Other questions: Although Jains avoid farming, what are common professions among Jains (beside the diamond market, which is mentioned)? What is the position of Jain women in the family? How many Jain women work outside the home. What are the socio-economic status of Jains? What is their relation to persons of other status? Though Jainism is caste-less and believes in equality of all life, does this translate into the idea of civil rights? Jains are said to have influenced Gandhi in pursuing non-violence, but is there Jain political activity/activism today?
Membership? Who is considered Jain? Is it passed exclusively by birth? One parent? Both? Jains don't proselytize, but do they accept converts? Are "lapsed" Jains still considered Jain by other Jains? Is it self-determined or are there accepted parameters for membership in Jainism?
How are Jains viewed by non-Jains...what is the perception of non-Jains of Jain identity? What are some controversies about Jains? Negative or positive stereotypes? What are things that Jains are known for in present day? Elembee17 (talk) 02:52, 26 August 2013 (UTC)elembee17 25, Aug, 2013
User:Himanshujain, I did not undo your edit because it was wrong, but because it was abrupt, provided no explanations about the terms, and unwikified (ie. not quite ready for prime time) and that too only because Jainism is a GA article. Please don't be discouraged, but please discuss the issues (how to introduce it and where, its scope, level of summary etc) with the editors here. I'm not one of them, but others above are. Best regards, Fowler&fowler«Talk» 18:54, 12 September 2013 #UTC#
Himanshujain, I have deleted it again; I have to agree with Fowler&fowler. I really hope you will work here on the talk page to make your proposed text article-ready. Are there any reliable sources that you can cite? Can we work on a way to introduce the subject less abruptly, and offer some explanation of the terminology that you use? Thanks, Dawn Bard (talk) 13:48, 13 September 2013 (UTC)
As for period when Jainism emerged as a full fledged religious activity becomes clear from the fact that all its literature in in Ardhamagadhi a prakrut language whereas all important scriptures of Hinduism are in Sanskrit. Emergence of Ardhamagadhi language is about 3rd century BC. Whereas, Sanskrit we know existed ever since Vedic period (about 700 BC). This evidence clearly shows that Jainism is of much later period and any claim that Jainism influenced Hinduism becomes baseless. Pathare Prabhu (talk) 13:25, 26 July 2014 (UTC)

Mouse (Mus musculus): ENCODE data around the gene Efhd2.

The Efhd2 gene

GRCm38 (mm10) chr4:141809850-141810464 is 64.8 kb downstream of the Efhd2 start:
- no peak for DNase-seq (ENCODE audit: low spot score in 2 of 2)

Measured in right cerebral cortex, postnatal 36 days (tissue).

Can't we look for the truths in such matters and document that these are known truths that are known as truths? Claims in en.wikipedia.org cannot be left without documentation. MaynardClark (talk) 17:21, 26 July 2014 (UTC)
Did Jainism influenced religious concepts in Hinduism? Komitsuki (talk) 05:00, 2 November 2013 (UTC)
Absolutely! Most of the Indian philosophical concepts like Karma, Samsara, Moksha and transmigration of soul are originally Sramana concepts adopted and modified by Hindus. Check out these sources: User:Indian Chronicles/Jain Sources.--Indian Chronicles (talk) 07:26, 2 November 2013 (UTC)
Indian Chronicles|Indian Chronicles ]] (talk) 07:26, 2 November 2013 (UTC) claims that some topics of philosophy such as Karma, Samsara, Moksha and transmigration of soul were adopted by Hindus from Jains has no proof and so this is not acceptable. Jains have bad habit of making tall claims against Hinduism without any acceptable evidence. If we accept their claim we shall have to say Vedic developments were after Jains. However, it is not proved by any standards of history. In BhagwatGita what Arjun has said to justify his withdrawal from fights is the base of Jainsim and so from this one may say that Jainism has its roots in BhagwatGita written by Vyas. If this is accepted one may admit that Jianism emerged from Hindu ideology suggested by Arjun. Pathare Prabhu (talk) 12:58, 26 July 2014 (UTC)